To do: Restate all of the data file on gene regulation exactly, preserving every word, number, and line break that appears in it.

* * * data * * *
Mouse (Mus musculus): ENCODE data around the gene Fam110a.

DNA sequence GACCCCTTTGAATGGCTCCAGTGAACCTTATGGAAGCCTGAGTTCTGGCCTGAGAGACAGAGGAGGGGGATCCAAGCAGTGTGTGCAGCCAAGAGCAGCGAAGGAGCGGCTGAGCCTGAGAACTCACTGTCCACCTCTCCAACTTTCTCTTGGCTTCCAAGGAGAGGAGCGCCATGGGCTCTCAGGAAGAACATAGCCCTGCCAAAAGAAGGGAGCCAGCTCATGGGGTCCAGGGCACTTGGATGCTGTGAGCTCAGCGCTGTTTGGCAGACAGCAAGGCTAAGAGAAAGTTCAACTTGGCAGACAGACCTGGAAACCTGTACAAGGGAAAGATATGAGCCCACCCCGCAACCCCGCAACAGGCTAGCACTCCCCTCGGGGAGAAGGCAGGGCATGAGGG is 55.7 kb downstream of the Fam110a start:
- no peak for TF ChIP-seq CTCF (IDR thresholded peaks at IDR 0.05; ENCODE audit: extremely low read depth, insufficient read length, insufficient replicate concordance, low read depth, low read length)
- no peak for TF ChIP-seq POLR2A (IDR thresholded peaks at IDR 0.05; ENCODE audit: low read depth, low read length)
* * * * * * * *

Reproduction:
Mouse (Mus musculus): ENCODE data around the gene Fam110a.

DNA sequence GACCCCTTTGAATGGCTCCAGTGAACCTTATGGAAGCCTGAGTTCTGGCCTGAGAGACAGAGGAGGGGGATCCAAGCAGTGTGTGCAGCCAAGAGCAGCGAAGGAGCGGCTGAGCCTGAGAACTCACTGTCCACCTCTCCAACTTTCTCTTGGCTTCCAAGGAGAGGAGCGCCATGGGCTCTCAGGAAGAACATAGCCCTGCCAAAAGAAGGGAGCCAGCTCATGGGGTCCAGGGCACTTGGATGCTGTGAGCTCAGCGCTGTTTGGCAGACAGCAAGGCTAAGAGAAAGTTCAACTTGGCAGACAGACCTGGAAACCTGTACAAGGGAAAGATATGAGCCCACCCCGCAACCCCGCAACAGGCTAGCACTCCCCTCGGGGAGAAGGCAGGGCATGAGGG is 55.7 kb downstream of the Fam110a start:
- no peak for TF ChIP-seq CTCF (IDR thresholded peaks at IDR 0.05; ENCODE audit: extremely low read depth, insufficient read length, insufficient replicate concordance, low read depth, low read length)
- no peak for TF ChIP-seq POLR2A (IDR thresholded peaks at IDR 0.05; ENCODE audit: low read depth, low read length)